“Ozio” at Teatro Ditirammu, Palermo

Anca Benera and Arnold Estefan, Citrus Tristeza, film still (detail)
Courtesy the artists


Ozio is a project curated by Adina Drinceanu taking place in various locations in Palermo from June 11th to July 11th, around the venue of Teatro Ditirammu, hosting performances, events and screenings.

The Italian term ozio has multiple meanings. It is associated with idleness, leisure, sloth, contemplation, inactivity, indolence, inertia, fatigue, either triggered by nature, or by desire or constriction. Historically, ozio is a bipolar concept. This lexeme and its derivatives reflects a long tradition of philosophical, religious and literary engagements, where ozio is used ambivalently, both with commendable and with derogatory connotations.

Featuring specially commissioned films, installations and performances by Bucharest based artists Anca Benera and Arnold  Estefan, Sicilian artist Concetta Modica, a soundscape and performances by Jamaican-American poet Ishion Hutchinson, with a particular contribution by New York based artist Sanford Biggers, the concept of the show relies on the ambiguity of the term ozio, further enhanced by Palermo’s social, political and historical declinations. The show, curated by Adina Drinceanu, is set and developed within the unique theatrical context of Teatro Ditirammu, which, with its impressive archive of songs, poems, dance rituals and proverbs, spanning over centuries, is committed to the preservation and dissemination of Palermitan and Sicilian’s oral history. The exhibition will also feature a theatrical performance titled OzioLapa, written and directed by Elisa Parrinello, and developed by Teatro Ditirammu.

Benera and Estefan approach ozio as a temporal multi-­layered ecosystem, in which neglect, decay, ruination and abandonment are perceived as normality, as a state of mind. Their project, Citrus Tristeza, investigates the conjuncture of natural and social histories in the present debris(f)era, a term coined by the artists to designate a yet unnamed stratum of the Earth’s crust, a supra-stratum of the Lithosphere. Debrisphere investigates the worldwide man-made landscapes: rubble mountains, “blooming deserts”, military coral reefs, and other similar constructions around the world resulting from, or still serving, conflict and war. The title, Citrus Tristeza refers to Citrus Tristeza virus, the virus of sadness, a disease that affects Sicilian citrus trees, based on inequality in growth. More specifically, the excessive growth of just a part of the tree finally leads to the death of the tree itself.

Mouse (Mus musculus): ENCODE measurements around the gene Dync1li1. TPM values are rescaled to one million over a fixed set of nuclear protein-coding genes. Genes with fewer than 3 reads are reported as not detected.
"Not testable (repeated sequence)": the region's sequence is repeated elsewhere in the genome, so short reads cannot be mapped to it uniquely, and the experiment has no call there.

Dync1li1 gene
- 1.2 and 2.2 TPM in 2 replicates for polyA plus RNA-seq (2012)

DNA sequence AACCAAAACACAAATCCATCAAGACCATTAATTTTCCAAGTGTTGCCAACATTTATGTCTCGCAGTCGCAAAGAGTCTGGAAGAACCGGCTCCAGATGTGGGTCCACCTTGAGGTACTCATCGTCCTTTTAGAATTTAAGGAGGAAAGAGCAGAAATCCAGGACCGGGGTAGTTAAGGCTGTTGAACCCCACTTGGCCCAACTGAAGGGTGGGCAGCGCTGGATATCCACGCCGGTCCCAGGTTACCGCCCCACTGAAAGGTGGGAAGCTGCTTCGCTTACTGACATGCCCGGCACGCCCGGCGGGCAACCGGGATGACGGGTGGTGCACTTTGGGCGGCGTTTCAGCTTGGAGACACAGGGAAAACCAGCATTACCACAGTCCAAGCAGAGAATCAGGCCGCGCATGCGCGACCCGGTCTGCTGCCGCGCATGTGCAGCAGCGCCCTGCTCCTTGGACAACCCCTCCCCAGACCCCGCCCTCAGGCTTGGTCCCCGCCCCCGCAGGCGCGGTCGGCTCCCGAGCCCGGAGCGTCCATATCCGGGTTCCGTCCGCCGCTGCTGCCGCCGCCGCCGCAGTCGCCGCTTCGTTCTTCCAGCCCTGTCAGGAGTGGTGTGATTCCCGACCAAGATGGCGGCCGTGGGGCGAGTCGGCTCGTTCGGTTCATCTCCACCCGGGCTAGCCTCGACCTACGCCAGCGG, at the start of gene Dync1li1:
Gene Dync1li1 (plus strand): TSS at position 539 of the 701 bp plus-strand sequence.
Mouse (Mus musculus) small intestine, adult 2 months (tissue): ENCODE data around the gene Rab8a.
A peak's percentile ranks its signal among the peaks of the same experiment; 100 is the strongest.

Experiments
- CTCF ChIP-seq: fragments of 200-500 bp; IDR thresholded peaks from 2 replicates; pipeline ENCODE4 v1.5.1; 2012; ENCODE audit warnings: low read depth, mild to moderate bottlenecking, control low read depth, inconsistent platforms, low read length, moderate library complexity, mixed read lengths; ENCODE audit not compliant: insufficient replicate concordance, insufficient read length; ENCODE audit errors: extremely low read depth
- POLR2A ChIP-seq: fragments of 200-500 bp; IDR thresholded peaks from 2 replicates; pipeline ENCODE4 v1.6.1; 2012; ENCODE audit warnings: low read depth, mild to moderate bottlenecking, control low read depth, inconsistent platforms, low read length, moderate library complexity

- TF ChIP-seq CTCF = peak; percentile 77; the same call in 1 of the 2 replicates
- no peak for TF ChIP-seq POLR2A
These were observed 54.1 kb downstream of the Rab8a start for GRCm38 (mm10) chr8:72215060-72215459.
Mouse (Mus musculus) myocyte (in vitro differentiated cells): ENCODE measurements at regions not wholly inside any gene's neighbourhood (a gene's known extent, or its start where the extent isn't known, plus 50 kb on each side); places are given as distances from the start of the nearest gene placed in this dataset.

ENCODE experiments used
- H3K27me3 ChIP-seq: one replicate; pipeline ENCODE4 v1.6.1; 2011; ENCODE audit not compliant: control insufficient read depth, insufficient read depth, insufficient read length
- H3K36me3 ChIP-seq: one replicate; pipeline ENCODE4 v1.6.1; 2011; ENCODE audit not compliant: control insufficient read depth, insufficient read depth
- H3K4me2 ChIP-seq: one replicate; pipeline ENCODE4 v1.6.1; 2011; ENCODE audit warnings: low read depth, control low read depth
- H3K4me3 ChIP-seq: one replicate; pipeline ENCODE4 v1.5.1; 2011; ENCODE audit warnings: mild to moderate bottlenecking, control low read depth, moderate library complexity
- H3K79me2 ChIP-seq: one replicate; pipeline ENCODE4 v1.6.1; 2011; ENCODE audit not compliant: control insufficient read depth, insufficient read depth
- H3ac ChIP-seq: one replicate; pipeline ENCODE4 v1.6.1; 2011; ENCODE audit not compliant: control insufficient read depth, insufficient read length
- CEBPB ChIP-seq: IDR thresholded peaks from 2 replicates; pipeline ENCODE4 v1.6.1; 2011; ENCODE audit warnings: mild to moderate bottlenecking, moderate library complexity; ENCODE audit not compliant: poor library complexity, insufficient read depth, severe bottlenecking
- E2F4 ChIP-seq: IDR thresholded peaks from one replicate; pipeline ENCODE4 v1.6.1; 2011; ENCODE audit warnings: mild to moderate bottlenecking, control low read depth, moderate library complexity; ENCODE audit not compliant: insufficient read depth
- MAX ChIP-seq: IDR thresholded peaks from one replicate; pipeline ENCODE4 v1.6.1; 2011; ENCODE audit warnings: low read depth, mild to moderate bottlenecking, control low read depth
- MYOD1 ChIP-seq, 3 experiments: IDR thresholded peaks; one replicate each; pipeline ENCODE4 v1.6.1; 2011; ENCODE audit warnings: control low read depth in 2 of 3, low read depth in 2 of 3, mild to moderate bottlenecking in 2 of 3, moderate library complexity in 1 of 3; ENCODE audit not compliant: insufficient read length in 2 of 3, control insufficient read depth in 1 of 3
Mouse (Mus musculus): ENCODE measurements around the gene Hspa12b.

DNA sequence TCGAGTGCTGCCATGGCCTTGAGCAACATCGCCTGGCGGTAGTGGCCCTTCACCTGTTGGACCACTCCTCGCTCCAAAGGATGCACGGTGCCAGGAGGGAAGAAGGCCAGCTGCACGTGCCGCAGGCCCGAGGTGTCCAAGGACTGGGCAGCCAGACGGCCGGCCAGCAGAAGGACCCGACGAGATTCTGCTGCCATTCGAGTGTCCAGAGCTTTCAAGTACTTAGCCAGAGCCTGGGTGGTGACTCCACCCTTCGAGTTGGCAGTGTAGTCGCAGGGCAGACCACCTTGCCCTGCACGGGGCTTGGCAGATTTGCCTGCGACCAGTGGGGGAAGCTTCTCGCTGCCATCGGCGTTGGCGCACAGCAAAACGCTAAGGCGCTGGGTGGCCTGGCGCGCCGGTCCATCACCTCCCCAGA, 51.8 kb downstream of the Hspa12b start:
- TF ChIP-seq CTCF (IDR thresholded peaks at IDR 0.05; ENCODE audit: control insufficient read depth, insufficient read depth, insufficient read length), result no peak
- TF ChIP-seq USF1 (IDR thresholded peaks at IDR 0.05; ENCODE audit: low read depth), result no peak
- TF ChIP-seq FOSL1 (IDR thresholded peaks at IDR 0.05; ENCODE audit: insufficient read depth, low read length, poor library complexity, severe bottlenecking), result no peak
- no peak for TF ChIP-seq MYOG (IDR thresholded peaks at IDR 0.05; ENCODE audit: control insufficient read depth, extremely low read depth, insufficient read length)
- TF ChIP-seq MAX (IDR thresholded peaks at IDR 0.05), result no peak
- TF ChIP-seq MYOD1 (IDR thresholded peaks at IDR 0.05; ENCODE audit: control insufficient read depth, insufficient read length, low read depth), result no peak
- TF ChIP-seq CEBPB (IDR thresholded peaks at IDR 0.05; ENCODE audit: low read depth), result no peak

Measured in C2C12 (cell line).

Encompassing performance, film and installation, the work draws attention to the fragmented inequitable supply chains in the citrus trade made up of numerous steps, rarely transparent, where the exploited agricultural worker, more often stateless North African and Eastern European migrants, and the large-­‐scale distribution and organized crime all live together.

Meanwhile, for Ishion Hutchinsonozio is a specific island time, shaped by sun and earth and slowed down by the vastness of the sea, until it becomes almost still. It embraces a simultaneity of histories and present time. For him, Sicily and Jamaica, despite their different histories, have a kinship, an islandness. He presents Abeng, an oeuvre in three acts based on sound. Titled after one of his poems from the Far Districted collection published in

2010, it refers to the sound made by abeng, a cow horn, blown by Maroons, the indigenous Tainos and enslaved Africans brought to the Jamaica by the Spanish, to communicate coded information during the Maroons war for freedom. In this work, he interprets ozio as form of protest against power and the manufactured time of the masters, resonating with writings of Sicilian authors such as Federico de Roberto, Giuseppe Tomasi di Lampedusa, Vitaliano Brancati and Leonardo Sciascia. The first act consists in a soundscape, which goes by the same name, installed in the theatre museum space, while the second is a poetry performance titled Mariner’s Progress. The final act, The Singing Court of Dread, is a sound and music performance, which seeks to engage directly with the audience and to activate it. Incorporating elements of Sanford Biggers’ multi-­disciplinary art practice, which also include antique American patchwork quilts made originally by slaves; “fabric sampled, chopped & screwed & Dubbed for trans dimensional sonic travel;” this last act wants to draw a line between, the temporality of ozio, Dub rhythm, making poetry, making signs and theatrical performance.

For the Sicilian artist Concetta Modica, ozio is a temporal extension triggered by boredom and endless repetition, which she enacts in order to bond fragile histories with desynchronized present perceptions. Through this lens, she examines concepts such as conflict, love and military heroism. Using methods of theatre practice, performative objects and music composition, in her piece Going Back, she appropriates and dismantles epic deeds of Orlando, the heroic paladin from Palermo’s traditional marionettes theatrical performance, called pupi, with unpredictable outcomes.

By focusing on time-based works, the show explores in what way ozio could be used as a multi-­layered temporal tactic that creates stable unions across large stretches of time, which might result in new concepts of politics, culture, subjectivity, and nature.


Anca Benera and Arnold Estefan, Citrus Tristeza, film still
Courtesy the artists


Concetta Modica, Going Back, Sculpture installation
Courtesy the artist


Sanford Biggers, Ooo Oui, 2017
Courtesy the artist


Anca Benera and Arnold Estefan, Ishion Hutchinson, Concetta Modica,
with a contribution by Sanford Biggers

Curated by Adina Drinceanu
11 June – 11 July 2018

Teatro Ditirammu, Kalsa | Via Torremuzza 6, Palermo